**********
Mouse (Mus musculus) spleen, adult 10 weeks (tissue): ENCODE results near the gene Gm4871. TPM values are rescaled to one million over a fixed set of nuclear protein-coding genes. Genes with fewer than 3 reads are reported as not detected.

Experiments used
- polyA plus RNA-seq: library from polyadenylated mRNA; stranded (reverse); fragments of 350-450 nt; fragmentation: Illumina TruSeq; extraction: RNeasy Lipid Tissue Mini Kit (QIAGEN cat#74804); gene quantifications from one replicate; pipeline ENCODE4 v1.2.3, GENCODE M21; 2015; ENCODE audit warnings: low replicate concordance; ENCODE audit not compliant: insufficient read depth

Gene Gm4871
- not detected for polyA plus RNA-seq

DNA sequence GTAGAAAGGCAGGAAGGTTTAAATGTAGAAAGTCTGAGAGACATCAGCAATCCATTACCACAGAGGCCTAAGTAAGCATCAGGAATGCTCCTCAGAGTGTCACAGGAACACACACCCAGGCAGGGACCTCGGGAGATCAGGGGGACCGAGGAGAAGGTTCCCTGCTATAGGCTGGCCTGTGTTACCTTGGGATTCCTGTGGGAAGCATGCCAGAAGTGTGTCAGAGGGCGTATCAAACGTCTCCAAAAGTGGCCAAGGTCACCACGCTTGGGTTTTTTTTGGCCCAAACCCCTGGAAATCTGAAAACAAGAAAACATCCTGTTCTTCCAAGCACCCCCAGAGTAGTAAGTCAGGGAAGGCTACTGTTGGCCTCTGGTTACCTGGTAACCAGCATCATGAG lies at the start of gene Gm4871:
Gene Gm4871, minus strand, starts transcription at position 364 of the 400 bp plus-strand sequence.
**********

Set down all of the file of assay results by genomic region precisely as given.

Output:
Mouse (Mus musculus) spleen, adult 10 weeks (tissue): ENCODE results near the gene Gm4871. TPM values are rescaled to one million over a fixed set of nuclear protein-coding genes. Genes with fewer than 3 reads are reported as not detected.

Experiments used
- polyA plus RNA-seq: library from polyadenylated mRNA; stranded (reverse); fragments of 350-450 nt; fragmentation: Illumina TruSeq; extraction: RNeasy Lipid Tissue Mini Kit (QIAGEN cat#74804); gene quantifications from one replicate; pipeline ENCODE4 v1.2.3, GENCODE M21; 2015; ENCODE audit warnings: low replicate concordance; ENCODE audit not compliant: insufficient read depth

Gene Gm4871
- not detected for polyA plus RNA-seq

DNA sequence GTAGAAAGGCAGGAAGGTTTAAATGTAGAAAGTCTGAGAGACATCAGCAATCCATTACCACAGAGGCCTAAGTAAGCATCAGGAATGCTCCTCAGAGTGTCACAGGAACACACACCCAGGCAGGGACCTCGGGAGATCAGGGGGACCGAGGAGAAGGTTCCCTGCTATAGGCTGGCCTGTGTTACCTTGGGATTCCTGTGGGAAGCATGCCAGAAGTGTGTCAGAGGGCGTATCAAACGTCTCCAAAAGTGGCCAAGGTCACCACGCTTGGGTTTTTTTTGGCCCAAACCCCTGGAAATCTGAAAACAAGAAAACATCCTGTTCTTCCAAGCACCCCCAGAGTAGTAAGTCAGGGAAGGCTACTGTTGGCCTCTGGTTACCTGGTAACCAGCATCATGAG lies at the start of gene Gm4871:
Gene Gm4871, minus strand, starts transcription at position 364 of the 400 bp plus-strand sequence.